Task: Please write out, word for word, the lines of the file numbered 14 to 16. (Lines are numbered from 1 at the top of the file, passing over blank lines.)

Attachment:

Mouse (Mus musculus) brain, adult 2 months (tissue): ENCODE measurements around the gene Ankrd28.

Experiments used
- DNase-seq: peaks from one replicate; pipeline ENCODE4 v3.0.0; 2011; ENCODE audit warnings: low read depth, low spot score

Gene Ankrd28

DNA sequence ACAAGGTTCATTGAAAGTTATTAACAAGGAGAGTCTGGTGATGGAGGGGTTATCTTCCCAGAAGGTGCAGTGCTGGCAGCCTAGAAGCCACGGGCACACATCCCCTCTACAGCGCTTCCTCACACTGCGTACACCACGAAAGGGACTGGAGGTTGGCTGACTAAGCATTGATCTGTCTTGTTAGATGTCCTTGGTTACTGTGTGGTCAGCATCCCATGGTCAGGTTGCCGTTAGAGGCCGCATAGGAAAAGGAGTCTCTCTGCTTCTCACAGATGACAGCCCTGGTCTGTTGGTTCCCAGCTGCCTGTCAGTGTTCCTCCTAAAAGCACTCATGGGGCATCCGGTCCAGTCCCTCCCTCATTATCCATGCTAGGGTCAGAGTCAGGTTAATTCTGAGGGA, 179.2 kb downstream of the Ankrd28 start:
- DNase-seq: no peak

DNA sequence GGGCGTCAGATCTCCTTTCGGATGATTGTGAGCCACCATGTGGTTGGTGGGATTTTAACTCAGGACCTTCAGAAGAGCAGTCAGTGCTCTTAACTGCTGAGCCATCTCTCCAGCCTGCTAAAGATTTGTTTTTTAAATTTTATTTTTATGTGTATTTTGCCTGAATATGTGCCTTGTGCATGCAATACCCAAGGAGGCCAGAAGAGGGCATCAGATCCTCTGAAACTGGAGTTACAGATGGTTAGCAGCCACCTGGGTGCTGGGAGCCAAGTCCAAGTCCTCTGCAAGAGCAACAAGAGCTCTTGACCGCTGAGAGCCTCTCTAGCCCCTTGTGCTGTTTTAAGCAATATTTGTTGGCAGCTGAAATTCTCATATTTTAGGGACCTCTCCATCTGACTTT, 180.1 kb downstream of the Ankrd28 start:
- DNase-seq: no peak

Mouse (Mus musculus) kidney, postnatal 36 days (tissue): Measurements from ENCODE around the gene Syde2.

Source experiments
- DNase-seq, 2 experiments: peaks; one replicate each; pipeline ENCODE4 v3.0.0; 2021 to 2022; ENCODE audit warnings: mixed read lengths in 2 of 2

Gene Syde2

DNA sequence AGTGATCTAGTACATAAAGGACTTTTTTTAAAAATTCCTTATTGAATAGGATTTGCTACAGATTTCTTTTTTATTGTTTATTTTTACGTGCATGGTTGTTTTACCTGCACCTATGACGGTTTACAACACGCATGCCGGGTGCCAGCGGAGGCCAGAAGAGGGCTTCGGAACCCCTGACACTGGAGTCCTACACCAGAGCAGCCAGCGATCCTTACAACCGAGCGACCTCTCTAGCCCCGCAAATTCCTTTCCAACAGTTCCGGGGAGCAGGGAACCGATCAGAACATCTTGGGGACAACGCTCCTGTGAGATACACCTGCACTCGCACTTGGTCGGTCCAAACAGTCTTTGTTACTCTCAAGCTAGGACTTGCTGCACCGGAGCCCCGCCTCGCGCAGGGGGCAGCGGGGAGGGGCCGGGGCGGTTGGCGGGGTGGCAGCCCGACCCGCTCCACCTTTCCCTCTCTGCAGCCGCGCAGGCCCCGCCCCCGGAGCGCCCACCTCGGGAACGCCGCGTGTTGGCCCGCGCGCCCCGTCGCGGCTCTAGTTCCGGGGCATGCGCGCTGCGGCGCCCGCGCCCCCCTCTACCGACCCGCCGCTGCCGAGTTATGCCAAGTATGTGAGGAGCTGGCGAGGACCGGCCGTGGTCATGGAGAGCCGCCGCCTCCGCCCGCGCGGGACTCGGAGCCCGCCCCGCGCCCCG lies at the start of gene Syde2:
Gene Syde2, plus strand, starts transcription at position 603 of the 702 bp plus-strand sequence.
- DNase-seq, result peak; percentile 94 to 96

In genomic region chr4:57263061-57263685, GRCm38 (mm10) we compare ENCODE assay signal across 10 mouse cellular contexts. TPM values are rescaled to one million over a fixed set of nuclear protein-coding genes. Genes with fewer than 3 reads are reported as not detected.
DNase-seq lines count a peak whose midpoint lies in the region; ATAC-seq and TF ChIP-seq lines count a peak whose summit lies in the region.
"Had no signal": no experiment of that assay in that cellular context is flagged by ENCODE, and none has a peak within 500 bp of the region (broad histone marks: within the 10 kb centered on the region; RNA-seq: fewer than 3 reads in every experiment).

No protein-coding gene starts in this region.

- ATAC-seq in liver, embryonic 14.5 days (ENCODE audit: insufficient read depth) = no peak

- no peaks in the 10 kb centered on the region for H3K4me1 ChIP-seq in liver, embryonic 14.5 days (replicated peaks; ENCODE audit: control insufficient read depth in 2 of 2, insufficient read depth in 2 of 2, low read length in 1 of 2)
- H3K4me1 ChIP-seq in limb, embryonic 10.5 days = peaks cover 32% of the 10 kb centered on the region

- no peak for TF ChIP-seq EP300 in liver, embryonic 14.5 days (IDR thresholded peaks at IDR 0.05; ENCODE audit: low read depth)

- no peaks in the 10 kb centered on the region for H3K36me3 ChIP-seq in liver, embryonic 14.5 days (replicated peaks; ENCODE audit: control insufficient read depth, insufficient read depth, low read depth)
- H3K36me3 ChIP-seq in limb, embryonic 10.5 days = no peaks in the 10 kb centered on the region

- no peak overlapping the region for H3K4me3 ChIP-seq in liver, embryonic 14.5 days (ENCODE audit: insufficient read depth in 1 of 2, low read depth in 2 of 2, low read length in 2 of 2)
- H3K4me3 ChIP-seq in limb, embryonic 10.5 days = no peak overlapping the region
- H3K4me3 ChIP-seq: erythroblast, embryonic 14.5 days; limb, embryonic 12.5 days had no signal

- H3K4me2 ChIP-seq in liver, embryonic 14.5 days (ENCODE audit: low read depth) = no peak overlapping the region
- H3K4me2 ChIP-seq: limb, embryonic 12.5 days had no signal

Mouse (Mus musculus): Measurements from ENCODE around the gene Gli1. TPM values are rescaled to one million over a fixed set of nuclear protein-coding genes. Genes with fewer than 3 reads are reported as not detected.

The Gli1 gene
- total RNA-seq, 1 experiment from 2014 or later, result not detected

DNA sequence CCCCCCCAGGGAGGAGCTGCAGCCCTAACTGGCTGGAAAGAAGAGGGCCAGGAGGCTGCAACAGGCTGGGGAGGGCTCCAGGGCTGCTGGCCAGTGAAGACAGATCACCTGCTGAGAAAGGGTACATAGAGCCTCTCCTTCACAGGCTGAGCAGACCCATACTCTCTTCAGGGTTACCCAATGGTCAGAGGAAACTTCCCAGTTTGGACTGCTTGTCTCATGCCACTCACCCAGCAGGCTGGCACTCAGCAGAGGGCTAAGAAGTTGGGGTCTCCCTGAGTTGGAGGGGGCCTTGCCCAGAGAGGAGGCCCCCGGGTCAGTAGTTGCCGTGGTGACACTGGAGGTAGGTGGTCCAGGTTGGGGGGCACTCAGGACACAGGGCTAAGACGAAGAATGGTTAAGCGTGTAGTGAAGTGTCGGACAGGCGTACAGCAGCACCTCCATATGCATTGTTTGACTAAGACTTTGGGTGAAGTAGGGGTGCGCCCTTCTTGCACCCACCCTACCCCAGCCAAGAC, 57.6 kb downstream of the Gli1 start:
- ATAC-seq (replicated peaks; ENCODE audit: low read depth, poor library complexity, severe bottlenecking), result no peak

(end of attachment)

Gene Syde2, plus strand, starts transcription at position 603 of the 702 bp plus-strand sequence.
- DNase-seq, result peak; percentile 94 to 96

In genomic region chr4:57263061-57263685, GRCm38 (mm10) we compare ENCODE assay signal across 10 mouse cellular contexts. TPM values are rescaled to one million over a fixed set of nuclear protein-coding genes. Genes with fewer than 3 reads are reported as not detected.